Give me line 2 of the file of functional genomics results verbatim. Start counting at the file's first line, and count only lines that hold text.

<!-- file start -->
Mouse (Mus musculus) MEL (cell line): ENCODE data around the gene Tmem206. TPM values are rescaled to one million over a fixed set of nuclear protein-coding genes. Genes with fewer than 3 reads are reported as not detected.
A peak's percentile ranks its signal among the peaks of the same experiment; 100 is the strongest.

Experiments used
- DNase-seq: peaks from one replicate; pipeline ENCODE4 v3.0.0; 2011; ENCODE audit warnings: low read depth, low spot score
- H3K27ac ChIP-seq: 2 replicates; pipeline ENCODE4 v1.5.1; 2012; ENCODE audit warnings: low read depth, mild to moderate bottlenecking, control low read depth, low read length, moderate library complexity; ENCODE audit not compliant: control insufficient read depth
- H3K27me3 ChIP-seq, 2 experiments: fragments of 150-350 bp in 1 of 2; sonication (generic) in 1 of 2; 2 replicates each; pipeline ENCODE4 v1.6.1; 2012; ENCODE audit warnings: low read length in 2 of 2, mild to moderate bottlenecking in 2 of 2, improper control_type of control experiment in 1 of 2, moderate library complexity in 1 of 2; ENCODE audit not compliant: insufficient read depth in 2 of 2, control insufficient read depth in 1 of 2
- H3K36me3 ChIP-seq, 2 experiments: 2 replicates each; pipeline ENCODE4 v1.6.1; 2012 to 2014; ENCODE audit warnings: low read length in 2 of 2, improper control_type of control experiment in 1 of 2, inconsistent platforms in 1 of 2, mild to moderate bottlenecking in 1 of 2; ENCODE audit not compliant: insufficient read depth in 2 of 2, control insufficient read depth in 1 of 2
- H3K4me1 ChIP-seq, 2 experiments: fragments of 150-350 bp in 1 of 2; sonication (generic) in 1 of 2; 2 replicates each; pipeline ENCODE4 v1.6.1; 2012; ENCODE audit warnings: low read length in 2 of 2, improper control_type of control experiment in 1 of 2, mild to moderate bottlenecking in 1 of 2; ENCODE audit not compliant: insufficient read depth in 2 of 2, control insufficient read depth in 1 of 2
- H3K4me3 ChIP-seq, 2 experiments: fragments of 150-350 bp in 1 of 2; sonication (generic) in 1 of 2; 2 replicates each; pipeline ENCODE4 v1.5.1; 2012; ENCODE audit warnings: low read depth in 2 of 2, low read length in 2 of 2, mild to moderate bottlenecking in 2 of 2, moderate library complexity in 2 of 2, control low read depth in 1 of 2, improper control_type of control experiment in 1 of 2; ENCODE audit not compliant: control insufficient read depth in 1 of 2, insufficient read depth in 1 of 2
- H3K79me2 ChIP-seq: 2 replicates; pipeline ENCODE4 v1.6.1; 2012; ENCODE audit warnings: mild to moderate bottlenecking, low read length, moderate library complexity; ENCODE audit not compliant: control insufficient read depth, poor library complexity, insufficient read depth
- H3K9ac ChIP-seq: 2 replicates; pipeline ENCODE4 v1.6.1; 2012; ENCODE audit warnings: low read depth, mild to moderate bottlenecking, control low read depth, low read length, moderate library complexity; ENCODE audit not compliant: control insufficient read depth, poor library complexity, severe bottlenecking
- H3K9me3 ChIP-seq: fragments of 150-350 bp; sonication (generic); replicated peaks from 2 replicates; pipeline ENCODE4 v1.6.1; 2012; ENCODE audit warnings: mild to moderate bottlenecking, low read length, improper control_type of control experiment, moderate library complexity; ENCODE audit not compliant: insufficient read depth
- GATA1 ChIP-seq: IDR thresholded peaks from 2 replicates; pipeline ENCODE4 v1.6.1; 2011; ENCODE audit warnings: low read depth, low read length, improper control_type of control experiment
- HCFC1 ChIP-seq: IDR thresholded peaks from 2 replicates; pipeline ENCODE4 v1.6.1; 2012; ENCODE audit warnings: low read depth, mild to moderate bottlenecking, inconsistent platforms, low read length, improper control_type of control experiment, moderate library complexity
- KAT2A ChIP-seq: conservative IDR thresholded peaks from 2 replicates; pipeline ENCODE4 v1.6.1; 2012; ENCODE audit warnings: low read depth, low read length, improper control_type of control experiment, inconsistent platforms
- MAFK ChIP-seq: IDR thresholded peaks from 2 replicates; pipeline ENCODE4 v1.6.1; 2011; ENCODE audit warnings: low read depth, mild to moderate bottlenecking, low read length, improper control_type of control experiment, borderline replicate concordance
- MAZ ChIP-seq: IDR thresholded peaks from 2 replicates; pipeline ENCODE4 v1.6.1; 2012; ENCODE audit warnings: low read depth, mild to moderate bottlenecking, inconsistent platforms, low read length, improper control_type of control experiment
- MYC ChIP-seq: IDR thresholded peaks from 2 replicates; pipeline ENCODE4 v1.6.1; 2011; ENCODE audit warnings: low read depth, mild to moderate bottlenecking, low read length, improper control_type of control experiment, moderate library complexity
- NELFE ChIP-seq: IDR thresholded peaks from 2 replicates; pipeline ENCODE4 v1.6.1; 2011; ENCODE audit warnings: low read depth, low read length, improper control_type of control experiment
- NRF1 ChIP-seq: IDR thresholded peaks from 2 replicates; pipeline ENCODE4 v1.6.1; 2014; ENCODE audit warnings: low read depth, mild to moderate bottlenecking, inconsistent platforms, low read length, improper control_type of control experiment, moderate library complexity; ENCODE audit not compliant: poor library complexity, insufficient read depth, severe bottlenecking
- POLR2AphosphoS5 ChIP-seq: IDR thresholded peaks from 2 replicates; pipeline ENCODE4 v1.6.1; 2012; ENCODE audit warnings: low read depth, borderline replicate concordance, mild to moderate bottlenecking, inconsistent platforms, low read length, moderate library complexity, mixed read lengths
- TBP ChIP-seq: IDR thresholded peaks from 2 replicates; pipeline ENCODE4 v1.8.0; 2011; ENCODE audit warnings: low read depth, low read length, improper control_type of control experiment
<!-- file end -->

A peak's percentile ranks its signal among the peaks of the same experiment; 100 is the strongest.